With the Government starting to admit its foreign spy agency was gearing up for mass surveillance in the wake of an illegal spying scandal, New Zealander’s might want to take a closer look – should kiwi’s allow American commercial interest to dictate New Zeland national ICT policy, and what impact this might have businesses and and every day kiwi’s.
This is important because ICT can underpin future growth and innovation for New Zealand businesses. Technological advancement in ICT goods and services is continuing at a rapid pace, driving prices down and leading to a wide range of new applications like Xero and Vend. ICT can help firms expand their product range, customise their services, or respond better to demand, in short, to innovate.
So why would the New Zealand government let a foreign company dictate which websites our citizens can access or what product we buy?
The New Zealand government is one of the parties invloved in the TransPacificPartnership Agreement (TPPA or TPP for short). The TPP is no simple “free trade agreement.” It goes further than tariffs and quotas.
It allows private foreign corporation to sue countries over regulations that those corporations don’t like. It allows drug companies to expand the monopoly powers of drug patents; it would also allow corporations decide on what websites should be allowed on the Internet.
According to frontup.co.nz “Some of the worst examples of New Zealanders being asked to pay more than the rest of the world for things can be found in the iTunes store.
Taylor Swift’s latest hit was the top list track on the US iTunes store in September. In America you can download the song for US$1.29. The same song costs NZ$2.39 in New Zealand. The entire album, costs US$12.99 compared with NZ$23.99. Allowing for GST and the exchange rate that means we have to pay 35 percent more to buy the same music.
How would you like your healthcare cost to rise? No! Well if the TTP passes it’s likely they will. In New Zealand during the 1980s medicines prices were increasing at a faster rate than other healthcare spending, and were one of the fastest growing items of Government expenditure. In 1993 the Pharmaceutical Management Agency (PHARMAC) was created to actively manage Government spending on medicines.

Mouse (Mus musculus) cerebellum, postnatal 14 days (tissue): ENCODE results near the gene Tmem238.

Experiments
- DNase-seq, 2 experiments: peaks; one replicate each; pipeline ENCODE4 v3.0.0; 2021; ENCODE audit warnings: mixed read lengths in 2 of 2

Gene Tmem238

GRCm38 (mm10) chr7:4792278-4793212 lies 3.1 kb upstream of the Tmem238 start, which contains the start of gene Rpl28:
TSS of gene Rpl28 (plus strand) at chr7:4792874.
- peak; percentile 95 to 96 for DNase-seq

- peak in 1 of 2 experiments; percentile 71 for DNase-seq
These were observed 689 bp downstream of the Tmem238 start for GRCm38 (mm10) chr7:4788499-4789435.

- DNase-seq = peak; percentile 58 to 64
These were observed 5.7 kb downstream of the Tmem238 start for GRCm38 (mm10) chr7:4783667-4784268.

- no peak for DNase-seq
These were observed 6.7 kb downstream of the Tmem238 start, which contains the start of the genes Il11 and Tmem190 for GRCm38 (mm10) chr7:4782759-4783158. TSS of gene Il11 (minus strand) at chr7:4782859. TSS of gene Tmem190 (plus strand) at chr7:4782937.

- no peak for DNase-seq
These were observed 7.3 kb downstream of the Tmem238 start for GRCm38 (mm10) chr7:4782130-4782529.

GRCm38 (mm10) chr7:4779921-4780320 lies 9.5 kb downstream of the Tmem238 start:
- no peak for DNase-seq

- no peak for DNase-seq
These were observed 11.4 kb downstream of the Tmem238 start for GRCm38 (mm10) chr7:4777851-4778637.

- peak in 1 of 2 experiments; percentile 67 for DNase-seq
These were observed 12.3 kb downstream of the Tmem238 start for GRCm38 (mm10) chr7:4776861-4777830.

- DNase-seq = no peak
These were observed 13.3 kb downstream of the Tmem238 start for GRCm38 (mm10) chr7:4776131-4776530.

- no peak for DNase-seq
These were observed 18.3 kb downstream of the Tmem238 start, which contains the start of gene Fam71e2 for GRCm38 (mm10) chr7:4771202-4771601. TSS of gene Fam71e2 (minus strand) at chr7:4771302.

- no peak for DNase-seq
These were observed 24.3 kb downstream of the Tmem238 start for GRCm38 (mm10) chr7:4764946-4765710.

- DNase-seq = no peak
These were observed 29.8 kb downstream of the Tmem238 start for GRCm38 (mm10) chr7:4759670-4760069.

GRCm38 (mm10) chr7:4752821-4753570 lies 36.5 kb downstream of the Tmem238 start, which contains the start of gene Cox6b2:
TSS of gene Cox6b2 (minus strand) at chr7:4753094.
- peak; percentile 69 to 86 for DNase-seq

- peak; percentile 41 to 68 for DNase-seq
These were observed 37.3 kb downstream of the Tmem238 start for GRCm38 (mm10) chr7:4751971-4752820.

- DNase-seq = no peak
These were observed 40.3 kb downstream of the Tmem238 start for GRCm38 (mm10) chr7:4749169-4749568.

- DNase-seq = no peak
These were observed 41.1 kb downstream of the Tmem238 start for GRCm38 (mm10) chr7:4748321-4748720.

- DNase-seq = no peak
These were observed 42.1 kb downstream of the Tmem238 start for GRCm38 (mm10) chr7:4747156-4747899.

According to PHARMAC’s website it uses a process for off-patent medicines (“generics”) to promote competition. Tendering for generic medicine is now used extensively, involves nearly half of all subsidised medicines (by volume) yet represents around 20 percent of New Zealand’s total drug cost. The annual tender generates around $40 -$50 million in savings each year. That means the average bill for NZ’s will increase by $50 a year for an average family, about the cost of one Doctor’s visit. Do you consider this an issue? In 2012 petrol excise duty increased by 2 cents per litre, or 4.1 percent an average cost of around $30 a year. How did you feel about this. Now imagine prices increases impacting nearly every area of your life. No more shopping at The Warehouse, parallel imports will be a thing of the past.
All of the mechanisms we have in our society are designed to increase competition, to get rid of monopolies, to help reduce the amount we pay for medicines, and every day household goods, and improve our lives. The savings Pharmac generates that can be used to subsidise more products – increasing New Zealanders’ access to medicines. Would you prefer to line a foreign nation’s pockets or have Pharmac invest in the latest breast cancer treatment Herceptin that is now available to 350 women a year at a cost $6 million.
The TTP will sacrifice sovereignty, national health and consumer choice on the Internet freedom all in the name of keeping the private corporations balance sheets fat and healthy. This is why the TTP is so dangerous; it makes it near impossible for NZ to fight back against giant corporations. No more ‘No nukes,’ we would have to fight to create our own laws.
The TTP It puts the rights of profit driven businesses in America over basic democratic rights of New Zealanders to govern independently, No wonder John Key wants to fast track this without transparency.
We need to have open debate on the treaty and prevent the need for fast tracking legislation, which will change our lives forever. Are our legislators captured by foreign interests and are those foreign interests, the corporations driving the TTP able to provide irrefutable evidence of their claims? If so, then prove it and allow an open and democratic process.
You can read more about the TTP in an opinion article I wrote for Stuff.